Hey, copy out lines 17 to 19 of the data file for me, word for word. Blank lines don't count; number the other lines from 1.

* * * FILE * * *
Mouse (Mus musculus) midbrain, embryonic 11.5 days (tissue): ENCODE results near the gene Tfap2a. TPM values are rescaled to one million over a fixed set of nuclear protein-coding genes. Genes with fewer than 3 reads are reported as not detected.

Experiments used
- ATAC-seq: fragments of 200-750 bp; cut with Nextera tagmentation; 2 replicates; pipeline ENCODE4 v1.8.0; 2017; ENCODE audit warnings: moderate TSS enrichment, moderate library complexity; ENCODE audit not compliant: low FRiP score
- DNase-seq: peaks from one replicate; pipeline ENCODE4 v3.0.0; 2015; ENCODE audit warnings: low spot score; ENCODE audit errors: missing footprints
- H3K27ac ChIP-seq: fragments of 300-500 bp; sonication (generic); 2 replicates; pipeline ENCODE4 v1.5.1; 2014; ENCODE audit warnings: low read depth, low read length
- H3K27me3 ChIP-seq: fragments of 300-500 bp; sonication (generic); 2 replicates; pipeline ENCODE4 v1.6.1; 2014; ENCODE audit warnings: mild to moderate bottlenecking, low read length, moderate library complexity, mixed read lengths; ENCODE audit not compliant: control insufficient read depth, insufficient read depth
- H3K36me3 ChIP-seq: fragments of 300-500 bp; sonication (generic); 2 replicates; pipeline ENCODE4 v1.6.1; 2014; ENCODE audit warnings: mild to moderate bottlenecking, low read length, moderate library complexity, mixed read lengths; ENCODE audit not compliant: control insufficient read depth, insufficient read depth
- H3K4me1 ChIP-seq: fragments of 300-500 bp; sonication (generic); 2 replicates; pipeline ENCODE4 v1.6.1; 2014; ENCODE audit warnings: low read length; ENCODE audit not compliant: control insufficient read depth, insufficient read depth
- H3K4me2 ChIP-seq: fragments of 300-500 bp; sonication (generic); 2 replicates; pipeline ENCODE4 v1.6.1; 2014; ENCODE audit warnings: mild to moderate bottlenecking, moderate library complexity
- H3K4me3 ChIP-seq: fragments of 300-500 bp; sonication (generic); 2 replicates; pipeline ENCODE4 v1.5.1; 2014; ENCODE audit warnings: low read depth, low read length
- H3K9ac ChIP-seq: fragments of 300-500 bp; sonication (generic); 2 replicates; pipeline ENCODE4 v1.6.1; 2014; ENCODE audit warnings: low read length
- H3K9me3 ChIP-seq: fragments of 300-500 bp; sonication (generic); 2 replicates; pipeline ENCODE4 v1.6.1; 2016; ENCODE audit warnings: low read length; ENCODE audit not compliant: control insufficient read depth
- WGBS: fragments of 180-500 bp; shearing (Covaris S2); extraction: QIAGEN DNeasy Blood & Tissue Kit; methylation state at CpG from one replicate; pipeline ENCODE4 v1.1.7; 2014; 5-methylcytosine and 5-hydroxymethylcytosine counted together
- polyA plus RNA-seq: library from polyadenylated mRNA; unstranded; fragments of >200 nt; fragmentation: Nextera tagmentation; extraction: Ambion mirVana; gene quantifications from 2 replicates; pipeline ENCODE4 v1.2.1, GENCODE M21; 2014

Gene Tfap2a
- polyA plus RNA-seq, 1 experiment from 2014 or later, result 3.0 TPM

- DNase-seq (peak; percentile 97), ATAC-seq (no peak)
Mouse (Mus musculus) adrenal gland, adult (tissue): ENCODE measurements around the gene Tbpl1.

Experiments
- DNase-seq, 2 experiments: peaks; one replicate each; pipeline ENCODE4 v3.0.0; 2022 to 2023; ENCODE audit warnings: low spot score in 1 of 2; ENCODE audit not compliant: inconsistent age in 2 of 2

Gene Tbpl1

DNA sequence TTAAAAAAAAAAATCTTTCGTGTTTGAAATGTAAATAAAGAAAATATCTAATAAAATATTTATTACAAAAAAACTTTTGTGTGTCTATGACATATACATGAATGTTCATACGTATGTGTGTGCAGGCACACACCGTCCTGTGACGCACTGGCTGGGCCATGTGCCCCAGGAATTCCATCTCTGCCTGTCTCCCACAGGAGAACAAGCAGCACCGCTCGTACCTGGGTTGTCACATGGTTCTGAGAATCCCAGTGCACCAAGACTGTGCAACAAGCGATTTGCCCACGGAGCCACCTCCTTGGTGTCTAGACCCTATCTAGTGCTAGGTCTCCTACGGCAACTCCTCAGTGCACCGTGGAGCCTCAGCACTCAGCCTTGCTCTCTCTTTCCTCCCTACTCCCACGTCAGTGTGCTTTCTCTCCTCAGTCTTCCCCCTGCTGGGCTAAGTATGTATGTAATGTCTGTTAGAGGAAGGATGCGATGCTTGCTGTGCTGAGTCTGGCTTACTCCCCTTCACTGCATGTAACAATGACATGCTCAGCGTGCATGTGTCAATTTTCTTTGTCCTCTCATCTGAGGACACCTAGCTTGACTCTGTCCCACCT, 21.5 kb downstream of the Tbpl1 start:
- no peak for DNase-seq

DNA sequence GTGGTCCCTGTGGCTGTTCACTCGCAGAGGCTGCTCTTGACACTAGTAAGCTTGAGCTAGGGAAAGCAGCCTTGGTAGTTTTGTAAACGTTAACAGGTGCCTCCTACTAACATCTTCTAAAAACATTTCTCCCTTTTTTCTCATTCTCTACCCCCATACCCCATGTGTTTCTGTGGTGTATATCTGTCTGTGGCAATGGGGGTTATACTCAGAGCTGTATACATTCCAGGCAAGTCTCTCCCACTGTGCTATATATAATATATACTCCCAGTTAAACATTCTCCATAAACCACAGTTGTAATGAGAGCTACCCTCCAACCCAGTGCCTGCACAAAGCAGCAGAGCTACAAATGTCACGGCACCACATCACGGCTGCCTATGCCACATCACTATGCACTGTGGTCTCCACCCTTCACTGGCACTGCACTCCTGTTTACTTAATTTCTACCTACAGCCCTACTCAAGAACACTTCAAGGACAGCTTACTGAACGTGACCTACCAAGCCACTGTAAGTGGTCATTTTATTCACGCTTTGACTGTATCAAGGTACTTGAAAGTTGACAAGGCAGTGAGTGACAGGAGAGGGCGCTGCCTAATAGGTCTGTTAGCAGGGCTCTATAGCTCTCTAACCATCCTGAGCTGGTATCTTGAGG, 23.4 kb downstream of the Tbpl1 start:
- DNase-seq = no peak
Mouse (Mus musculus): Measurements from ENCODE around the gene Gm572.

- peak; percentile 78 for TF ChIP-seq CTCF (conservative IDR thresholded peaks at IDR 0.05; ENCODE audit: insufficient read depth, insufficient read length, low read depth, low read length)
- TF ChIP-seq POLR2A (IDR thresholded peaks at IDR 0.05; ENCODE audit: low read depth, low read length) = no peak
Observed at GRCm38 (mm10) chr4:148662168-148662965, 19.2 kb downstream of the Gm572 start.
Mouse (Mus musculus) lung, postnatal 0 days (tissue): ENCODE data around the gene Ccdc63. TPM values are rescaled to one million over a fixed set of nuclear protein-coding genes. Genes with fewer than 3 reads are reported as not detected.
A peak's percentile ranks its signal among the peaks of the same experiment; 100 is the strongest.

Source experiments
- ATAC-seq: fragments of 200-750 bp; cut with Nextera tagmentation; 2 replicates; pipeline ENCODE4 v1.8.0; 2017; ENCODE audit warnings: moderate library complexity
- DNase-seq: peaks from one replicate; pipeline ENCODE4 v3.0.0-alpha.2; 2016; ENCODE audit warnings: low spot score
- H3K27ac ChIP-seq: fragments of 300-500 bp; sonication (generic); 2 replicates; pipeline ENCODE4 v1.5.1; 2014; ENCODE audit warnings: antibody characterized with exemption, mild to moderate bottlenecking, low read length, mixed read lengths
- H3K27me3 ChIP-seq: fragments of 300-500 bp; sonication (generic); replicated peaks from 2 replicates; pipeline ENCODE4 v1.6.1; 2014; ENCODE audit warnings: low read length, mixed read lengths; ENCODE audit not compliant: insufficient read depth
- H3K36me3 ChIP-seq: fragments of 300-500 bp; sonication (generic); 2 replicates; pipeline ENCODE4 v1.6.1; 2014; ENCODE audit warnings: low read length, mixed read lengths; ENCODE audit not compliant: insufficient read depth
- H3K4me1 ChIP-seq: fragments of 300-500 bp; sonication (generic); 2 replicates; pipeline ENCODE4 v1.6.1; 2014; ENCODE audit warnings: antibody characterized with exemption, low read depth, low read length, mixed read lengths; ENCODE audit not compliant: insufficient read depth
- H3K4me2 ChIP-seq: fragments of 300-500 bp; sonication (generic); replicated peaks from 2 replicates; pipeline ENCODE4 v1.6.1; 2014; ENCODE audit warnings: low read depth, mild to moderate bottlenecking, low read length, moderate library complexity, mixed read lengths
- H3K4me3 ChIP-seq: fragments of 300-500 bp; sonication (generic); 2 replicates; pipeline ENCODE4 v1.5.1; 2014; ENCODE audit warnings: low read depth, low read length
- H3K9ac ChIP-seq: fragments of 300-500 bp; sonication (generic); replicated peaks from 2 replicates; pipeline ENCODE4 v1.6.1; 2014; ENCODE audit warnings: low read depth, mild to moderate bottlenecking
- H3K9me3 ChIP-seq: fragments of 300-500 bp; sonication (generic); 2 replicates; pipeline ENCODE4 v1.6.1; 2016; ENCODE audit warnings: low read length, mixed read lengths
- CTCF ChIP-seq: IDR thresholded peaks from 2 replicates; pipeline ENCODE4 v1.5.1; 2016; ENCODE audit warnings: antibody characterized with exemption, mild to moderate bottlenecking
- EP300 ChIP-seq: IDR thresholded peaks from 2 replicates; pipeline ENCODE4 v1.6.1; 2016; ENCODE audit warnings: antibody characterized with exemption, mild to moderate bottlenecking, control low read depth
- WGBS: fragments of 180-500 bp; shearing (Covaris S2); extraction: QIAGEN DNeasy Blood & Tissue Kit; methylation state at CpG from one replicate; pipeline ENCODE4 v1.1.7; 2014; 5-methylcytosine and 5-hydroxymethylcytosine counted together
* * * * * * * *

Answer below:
- DNase-seq (peak; percentile 97), ATAC-seq (no peak)
Mouse (Mus musculus) adrenal gland, adult (tissue): ENCODE measurements around the gene Tbpl1.

Experiments